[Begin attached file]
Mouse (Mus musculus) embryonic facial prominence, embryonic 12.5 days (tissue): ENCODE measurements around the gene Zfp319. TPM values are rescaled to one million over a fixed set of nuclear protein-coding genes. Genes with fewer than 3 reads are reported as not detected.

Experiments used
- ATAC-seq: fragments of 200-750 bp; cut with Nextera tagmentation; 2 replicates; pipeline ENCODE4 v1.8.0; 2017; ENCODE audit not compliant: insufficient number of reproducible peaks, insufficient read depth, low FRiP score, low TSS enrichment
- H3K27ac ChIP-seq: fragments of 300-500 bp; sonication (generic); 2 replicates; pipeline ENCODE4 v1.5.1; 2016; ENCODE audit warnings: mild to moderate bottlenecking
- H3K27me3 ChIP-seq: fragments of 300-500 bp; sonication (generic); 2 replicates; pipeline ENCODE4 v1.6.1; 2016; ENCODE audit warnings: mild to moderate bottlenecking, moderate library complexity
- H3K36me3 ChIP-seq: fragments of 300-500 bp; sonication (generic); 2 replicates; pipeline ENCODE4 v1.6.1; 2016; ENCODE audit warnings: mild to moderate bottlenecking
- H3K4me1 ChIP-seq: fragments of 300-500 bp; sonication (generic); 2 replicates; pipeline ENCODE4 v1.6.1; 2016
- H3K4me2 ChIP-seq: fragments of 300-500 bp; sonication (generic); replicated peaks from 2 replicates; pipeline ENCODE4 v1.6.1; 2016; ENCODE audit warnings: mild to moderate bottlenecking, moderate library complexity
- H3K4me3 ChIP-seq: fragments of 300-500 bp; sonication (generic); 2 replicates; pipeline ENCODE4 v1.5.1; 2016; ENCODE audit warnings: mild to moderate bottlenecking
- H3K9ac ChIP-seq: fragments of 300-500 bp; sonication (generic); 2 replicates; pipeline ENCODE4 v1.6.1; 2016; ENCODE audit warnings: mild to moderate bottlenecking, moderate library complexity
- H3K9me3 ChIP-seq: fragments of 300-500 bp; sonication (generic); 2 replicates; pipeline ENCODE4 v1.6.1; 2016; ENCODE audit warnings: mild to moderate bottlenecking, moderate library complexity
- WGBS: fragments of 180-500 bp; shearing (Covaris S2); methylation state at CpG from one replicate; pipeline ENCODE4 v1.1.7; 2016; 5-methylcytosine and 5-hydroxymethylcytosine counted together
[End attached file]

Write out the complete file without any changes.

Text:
Mouse (Mus musculus) embryonic facial prominence, embryonic 12.5 days (tissue): ENCODE measurements around the gene Zfp319. TPM values are rescaled to one million over a fixed set of nuclear protein-coding genes. Genes with fewer than 3 reads are reported as not detected.

Experiments used
- ATAC-seq: fragments of 200-750 bp; cut with Nextera tagmentation; 2 replicates; pipeline ENCODE4 v1.8.0; 2017; ENCODE audit not compliant: insufficient number of reproducible peaks, insufficient read depth, low FRiP score, low TSS enrichment
- H3K27ac ChIP-seq: fragments of 300-500 bp; sonication (generic); 2 replicates; pipeline ENCODE4 v1.5.1; 2016; ENCODE audit warnings: mild to moderate bottlenecking
- H3K27me3 ChIP-seq: fragments of 300-500 bp; sonication (generic); 2 replicates; pipeline ENCODE4 v1.6.1; 2016; ENCODE audit warnings: mild to moderate bottlenecking, moderate library complexity
- H3K36me3 ChIP-seq: fragments of 300-500 bp; sonication (generic); 2 replicates; pipeline ENCODE4 v1.6.1; 2016; ENCODE audit warnings: mild to moderate bottlenecking
- H3K4me1 ChIP-seq: fragments of 300-500 bp; sonication (generic); 2 replicates; pipeline ENCODE4 v1.6.1; 2016
- H3K4me2 ChIP-seq: fragments of 300-500 bp; sonication (generic); replicated peaks from 2 replicates; pipeline ENCODE4 v1.6.1; 2016; ENCODE audit warnings: mild to moderate bottlenecking, moderate library complexity
- H3K4me3 ChIP-seq: fragments of 300-500 bp; sonication (generic); 2 replicates; pipeline ENCODE4 v1.5.1; 2016; ENCODE audit warnings: mild to moderate bottlenecking
- H3K9ac ChIP-seq: fragments of 300-500 bp; sonication (generic); 2 replicates; pipeline ENCODE4 v1.6.1; 2016; ENCODE audit warnings: mild to moderate bottlenecking, moderate library complexity
- H3K9me3 ChIP-seq: fragments of 300-500 bp; sonication (generic); 2 replicates; pipeline ENCODE4 v1.6.1; 2016; ENCODE audit warnings: mild to moderate bottlenecking, moderate library complexity
- WGBS: fragments of 180-500 bp; shearing (Covaris S2); methylation state at CpG from one replicate; pipeline ENCODE4 v1.1.7; 2016; 5-methylcytosine and 5-hydroxymethylcytosine counted together